George Floyd murder vs policing in JamaicaWednesday, May 05, 2021
The murder of 46-year-old George Floyd, a black man, by white police officer Derek Chauvin in Minneapolis, USA, has been on the minds and the lips of people around the world. The spectacle of Chauvin defiantly placing a knee on the neck of the handcuffed Floyd for nine minutes and 29 seconds, while ignoring his pleas, “I can't breathe”, touched the stoniest of hearts — even in a country like Jamaica known for wickedness by the police.
While we display righteous indignation at the unjustifiable act of brutality by law enforcement officers in a place far from our shores, we should look in the proverbial mirror, examine our sordid history and our own blood guiltiness with police killings.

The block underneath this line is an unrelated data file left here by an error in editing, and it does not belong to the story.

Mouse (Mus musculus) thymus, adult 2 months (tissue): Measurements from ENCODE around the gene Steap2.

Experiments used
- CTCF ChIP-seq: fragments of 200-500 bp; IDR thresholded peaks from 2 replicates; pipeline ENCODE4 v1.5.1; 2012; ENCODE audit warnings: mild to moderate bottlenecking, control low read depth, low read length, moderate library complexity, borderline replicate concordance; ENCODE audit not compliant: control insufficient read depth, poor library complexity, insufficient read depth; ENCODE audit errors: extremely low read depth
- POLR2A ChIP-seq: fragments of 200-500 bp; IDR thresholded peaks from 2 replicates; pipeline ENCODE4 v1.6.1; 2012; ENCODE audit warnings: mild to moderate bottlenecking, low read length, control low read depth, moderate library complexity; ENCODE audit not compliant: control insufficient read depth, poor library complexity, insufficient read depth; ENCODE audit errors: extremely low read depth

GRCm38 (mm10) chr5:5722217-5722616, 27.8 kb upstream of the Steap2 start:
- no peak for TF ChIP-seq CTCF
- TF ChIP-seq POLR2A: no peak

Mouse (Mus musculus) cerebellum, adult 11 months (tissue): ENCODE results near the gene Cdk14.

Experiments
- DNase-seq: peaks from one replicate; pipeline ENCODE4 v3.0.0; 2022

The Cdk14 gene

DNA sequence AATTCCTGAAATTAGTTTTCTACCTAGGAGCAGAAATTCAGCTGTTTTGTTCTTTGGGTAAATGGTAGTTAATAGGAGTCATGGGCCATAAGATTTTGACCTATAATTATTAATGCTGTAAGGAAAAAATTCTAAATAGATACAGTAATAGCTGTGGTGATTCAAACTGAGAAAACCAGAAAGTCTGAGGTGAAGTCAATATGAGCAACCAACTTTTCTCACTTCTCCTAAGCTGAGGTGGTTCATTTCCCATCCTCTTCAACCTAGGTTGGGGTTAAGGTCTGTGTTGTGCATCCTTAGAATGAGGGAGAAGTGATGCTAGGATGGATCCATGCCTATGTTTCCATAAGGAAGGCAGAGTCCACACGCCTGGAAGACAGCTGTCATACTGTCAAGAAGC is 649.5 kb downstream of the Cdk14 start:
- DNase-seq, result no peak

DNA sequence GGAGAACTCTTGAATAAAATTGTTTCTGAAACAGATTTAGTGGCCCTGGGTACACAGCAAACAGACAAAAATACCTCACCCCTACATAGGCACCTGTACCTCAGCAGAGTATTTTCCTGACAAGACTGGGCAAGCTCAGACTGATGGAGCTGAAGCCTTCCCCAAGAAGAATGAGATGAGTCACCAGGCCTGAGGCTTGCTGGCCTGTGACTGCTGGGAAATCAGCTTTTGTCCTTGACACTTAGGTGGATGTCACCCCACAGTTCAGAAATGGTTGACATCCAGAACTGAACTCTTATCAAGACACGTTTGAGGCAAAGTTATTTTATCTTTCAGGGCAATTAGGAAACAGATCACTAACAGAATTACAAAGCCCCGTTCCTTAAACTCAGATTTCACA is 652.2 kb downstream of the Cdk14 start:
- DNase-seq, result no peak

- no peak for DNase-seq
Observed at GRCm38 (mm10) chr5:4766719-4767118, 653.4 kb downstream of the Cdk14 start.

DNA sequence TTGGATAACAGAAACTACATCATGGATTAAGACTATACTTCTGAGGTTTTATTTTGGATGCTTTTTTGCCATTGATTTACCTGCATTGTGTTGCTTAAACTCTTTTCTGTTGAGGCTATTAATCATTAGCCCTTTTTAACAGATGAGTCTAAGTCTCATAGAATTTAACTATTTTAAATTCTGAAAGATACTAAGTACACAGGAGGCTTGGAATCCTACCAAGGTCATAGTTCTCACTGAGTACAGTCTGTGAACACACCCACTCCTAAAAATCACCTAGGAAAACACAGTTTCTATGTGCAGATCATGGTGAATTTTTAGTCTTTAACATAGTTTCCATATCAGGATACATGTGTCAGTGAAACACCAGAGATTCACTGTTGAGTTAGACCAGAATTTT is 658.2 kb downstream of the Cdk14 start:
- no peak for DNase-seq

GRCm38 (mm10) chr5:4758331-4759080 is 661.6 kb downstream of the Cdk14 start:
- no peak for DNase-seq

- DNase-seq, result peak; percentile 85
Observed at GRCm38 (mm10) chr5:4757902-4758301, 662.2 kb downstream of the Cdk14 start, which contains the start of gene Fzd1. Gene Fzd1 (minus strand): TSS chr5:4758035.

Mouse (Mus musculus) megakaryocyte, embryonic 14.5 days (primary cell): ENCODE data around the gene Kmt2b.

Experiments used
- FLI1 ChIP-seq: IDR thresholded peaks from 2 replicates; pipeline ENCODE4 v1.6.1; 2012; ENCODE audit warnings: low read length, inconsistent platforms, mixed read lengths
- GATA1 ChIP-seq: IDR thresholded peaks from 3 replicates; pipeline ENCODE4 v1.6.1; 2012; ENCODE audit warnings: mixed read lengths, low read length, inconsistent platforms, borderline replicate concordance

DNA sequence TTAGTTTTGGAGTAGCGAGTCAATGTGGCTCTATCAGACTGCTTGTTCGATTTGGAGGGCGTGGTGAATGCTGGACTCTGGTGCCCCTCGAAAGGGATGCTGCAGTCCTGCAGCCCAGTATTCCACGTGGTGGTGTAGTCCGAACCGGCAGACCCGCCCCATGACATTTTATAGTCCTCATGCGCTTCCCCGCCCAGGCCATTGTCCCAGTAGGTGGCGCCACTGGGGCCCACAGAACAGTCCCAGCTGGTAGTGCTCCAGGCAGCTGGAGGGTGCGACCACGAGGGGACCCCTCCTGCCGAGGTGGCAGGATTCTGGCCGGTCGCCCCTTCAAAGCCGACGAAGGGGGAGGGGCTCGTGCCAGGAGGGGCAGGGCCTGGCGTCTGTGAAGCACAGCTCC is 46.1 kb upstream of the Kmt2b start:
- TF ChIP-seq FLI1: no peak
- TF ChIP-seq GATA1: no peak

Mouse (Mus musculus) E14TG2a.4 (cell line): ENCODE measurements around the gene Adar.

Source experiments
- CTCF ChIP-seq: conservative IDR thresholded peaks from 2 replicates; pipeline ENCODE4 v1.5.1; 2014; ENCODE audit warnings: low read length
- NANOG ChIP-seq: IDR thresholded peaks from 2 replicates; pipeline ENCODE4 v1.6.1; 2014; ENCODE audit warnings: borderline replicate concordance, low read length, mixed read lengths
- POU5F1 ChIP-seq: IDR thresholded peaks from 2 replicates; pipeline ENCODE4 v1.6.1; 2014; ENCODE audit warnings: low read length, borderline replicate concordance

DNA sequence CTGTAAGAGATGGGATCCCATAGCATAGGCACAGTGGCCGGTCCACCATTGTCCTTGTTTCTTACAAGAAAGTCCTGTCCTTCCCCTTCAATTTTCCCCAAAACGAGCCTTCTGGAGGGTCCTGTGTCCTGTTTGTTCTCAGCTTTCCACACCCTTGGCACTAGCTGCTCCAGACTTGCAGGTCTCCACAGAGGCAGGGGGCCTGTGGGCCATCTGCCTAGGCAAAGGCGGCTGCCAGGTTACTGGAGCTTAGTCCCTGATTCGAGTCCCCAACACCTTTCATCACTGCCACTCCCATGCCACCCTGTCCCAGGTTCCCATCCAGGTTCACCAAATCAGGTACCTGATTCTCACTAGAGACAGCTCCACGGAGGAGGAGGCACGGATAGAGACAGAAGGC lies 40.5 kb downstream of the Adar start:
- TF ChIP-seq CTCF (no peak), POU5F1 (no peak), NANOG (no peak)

From my own casual research, talking with people, a significant number of Jamaicans favour the type of policing practised by controversial former Senior Superintendent of Police Reneto Valentino Adams as the way to deal with rising crime and violence. Most worrying is the finding coming out of a 2016/2017 public opinion survey, conducted by the Latin American Public Opinion Project (LAPOP), that close to one-third of Jamaicans would give up some of their rights for the police a have free rein in going after alleged criminals.
The matter of police killings is real bad. Erica Guevara-Rosas, director for the Americas at Amnesty International, put out the following statement, July 8, 2020: “As the world experiences a collective moment of outrage and grief over the killing of George Floyd and so many other black people in the United States, the Jamaican Government must take the opportunity to put an end to its own human rights violations by the police.”